Two convicted murderers on death row in South Carolina got a new lease on life Wednesday when the state’s high court ruled their upcoming executions would be illegal until firing squads are available — an antiquated practice that was legalized last month.
The South Carolina Supreme Court halted the deaths after lawyers for the inmates argued their planned death by electrocution is cruel and unusual under the state’s revised capital punishment law, which allows prisoners to choose to be killed by a firing squad if lethal drugs aren’t available.
The state has not yet assembled a firing squad and prison officials have long been unable to secure drugs for a lethal injection, leaving a 109-year-old electric chair as the only method of execution.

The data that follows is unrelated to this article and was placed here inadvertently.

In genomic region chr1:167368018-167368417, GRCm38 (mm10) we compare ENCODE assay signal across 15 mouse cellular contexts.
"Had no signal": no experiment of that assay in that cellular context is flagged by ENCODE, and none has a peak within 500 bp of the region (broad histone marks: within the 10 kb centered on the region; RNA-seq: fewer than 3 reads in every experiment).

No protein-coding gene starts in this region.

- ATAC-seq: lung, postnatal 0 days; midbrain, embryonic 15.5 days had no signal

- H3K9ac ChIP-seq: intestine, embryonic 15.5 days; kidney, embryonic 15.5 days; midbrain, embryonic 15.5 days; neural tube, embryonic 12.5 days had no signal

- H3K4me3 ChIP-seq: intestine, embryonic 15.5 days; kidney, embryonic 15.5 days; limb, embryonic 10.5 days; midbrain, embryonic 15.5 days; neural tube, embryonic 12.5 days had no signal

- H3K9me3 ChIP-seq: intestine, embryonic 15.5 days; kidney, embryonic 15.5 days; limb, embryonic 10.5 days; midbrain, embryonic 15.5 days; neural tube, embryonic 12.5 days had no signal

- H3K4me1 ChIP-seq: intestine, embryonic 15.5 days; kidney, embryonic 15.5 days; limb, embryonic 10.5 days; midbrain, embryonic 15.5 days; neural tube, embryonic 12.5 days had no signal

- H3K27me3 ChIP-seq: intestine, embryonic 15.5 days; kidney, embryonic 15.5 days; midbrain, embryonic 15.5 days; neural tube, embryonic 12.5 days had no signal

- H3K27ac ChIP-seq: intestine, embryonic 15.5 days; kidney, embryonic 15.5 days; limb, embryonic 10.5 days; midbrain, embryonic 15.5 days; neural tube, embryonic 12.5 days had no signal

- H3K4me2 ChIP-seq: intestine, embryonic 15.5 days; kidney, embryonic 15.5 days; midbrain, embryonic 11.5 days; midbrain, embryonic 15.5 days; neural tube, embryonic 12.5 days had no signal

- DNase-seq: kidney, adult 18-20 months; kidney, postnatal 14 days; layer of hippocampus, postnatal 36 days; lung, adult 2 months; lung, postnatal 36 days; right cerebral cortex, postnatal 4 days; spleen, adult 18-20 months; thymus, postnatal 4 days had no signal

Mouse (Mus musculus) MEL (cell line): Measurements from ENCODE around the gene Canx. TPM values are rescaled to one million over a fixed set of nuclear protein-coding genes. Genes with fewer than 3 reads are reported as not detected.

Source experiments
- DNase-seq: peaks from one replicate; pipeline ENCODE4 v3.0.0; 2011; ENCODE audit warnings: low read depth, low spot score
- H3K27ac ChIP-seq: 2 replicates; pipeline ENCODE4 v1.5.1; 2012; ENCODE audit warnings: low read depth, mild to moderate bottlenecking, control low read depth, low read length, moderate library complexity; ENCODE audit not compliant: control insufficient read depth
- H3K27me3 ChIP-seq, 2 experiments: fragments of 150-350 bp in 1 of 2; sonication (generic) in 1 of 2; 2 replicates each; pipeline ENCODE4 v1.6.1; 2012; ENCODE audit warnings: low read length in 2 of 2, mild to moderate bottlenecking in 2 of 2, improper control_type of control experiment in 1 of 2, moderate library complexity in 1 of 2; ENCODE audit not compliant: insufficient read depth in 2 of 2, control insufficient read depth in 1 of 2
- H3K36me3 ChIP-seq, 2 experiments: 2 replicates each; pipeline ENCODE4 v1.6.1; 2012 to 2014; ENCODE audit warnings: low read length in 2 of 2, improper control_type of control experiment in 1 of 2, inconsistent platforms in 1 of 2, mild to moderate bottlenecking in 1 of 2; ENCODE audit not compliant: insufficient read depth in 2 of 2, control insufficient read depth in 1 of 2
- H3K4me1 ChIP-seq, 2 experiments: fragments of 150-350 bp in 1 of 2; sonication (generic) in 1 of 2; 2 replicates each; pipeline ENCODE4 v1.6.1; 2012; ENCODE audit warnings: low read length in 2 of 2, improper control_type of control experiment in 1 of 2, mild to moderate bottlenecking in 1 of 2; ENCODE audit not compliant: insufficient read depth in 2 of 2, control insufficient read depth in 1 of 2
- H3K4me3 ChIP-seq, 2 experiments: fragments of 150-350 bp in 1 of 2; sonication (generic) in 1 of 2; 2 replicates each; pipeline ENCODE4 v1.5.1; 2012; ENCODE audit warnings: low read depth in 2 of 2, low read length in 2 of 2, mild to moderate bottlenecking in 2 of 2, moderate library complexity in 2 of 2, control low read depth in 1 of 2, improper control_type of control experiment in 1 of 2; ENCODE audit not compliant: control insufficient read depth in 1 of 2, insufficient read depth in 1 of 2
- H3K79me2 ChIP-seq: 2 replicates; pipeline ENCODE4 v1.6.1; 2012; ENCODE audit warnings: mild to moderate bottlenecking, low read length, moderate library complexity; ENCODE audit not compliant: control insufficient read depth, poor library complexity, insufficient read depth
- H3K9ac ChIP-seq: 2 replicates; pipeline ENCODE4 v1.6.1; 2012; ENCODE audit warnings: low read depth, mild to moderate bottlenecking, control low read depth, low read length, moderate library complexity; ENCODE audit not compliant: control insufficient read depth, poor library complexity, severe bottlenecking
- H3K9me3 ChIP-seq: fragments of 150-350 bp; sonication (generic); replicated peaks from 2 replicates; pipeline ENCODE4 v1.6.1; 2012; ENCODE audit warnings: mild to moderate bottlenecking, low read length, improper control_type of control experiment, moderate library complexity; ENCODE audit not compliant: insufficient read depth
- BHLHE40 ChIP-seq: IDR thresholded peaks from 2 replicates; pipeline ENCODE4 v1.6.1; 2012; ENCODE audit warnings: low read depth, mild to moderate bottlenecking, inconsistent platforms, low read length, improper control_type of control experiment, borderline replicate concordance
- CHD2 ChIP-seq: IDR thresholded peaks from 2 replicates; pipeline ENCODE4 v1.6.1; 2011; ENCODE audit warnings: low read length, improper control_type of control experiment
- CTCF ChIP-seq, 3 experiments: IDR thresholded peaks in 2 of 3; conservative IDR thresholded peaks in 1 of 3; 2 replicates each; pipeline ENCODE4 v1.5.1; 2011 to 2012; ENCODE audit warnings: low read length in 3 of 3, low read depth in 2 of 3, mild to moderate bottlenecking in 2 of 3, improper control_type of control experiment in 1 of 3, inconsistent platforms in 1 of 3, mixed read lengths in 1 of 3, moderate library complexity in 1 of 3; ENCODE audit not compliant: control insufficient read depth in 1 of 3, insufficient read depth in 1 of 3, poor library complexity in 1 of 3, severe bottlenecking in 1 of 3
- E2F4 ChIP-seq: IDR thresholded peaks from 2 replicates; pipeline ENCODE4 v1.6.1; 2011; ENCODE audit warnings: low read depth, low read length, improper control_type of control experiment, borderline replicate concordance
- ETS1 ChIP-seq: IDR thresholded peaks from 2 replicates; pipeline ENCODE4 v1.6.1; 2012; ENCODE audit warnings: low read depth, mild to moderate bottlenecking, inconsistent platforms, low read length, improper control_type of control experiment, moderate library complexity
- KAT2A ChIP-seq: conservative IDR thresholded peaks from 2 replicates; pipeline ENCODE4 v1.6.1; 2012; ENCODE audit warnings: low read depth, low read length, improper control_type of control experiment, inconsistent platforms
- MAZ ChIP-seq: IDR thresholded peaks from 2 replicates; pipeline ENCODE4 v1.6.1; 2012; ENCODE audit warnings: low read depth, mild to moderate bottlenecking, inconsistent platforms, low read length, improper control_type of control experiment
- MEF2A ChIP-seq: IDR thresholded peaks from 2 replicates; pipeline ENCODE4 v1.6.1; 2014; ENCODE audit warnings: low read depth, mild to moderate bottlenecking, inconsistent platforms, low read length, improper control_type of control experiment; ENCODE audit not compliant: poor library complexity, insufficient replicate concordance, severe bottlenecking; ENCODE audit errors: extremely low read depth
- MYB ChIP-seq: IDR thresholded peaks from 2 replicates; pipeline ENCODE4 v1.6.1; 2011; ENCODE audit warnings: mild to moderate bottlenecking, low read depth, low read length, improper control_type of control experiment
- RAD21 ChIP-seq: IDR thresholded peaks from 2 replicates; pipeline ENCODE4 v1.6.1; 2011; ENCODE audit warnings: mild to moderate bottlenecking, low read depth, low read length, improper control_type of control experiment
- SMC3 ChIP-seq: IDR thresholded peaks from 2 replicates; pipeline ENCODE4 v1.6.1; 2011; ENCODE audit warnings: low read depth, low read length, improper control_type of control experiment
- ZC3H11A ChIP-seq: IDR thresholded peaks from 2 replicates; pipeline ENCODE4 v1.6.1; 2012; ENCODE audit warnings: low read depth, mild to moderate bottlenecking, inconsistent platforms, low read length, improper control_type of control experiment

Lawmakers amended the state’s execution policy last month in an effort to restart capital punishment after a 10 year pause that officials blamed on an inability to procure lethal drugs since the state’s supply ran out in 2013.
Brad Sigmon, 63, was scheduled to be put to death on Friday after being convicted of murdering his ex-girlfriend’s parents with a baseball bat in 2001, according to The Greenville News.
Freddie Owens, 43, was scheduled to be executed on June 25 in connection with the murder of a convenience store clerk in 1997, the paper said.
South Carolina had 39 inmates on death row as of October, according to Death Penalty Information Center data.
Mississippi, Oklahoma and Utah are the only other states where firing squads are approved. South Carolina is one of eight states that still use the electric chair.
With AP wires